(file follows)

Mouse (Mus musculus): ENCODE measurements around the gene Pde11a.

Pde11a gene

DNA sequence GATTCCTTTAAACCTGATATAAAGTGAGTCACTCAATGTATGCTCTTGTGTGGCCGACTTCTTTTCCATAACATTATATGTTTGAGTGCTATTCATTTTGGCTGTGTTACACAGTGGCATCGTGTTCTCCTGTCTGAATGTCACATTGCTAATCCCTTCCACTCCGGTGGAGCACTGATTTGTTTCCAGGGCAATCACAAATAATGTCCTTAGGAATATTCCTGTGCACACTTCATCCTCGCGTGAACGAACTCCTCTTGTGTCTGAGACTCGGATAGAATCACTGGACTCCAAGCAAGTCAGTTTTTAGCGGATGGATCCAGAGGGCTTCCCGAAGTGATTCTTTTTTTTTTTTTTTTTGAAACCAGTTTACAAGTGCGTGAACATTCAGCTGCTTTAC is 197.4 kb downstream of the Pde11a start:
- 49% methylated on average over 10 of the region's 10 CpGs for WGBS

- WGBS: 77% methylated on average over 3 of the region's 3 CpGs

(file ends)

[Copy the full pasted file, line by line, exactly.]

Mouse (Mus musculus): ENCODE measurements around the gene Pde11a.

Pde11a gene

DNA sequence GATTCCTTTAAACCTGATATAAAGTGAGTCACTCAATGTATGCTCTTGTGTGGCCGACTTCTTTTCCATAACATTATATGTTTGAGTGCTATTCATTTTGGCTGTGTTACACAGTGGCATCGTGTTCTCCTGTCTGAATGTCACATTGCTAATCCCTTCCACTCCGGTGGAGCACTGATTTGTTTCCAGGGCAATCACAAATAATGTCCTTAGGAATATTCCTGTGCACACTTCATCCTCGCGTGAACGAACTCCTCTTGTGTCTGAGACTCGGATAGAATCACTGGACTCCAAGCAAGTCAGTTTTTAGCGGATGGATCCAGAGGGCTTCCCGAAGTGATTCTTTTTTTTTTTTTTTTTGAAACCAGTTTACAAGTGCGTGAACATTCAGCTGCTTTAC is 197.4 kb downstream of the Pde11a start:
- 49% methylated on average over 10 of the region's 10 CpGs for WGBS

- WGBS: 77% methylated on average over 3 of the region's 3 CpGs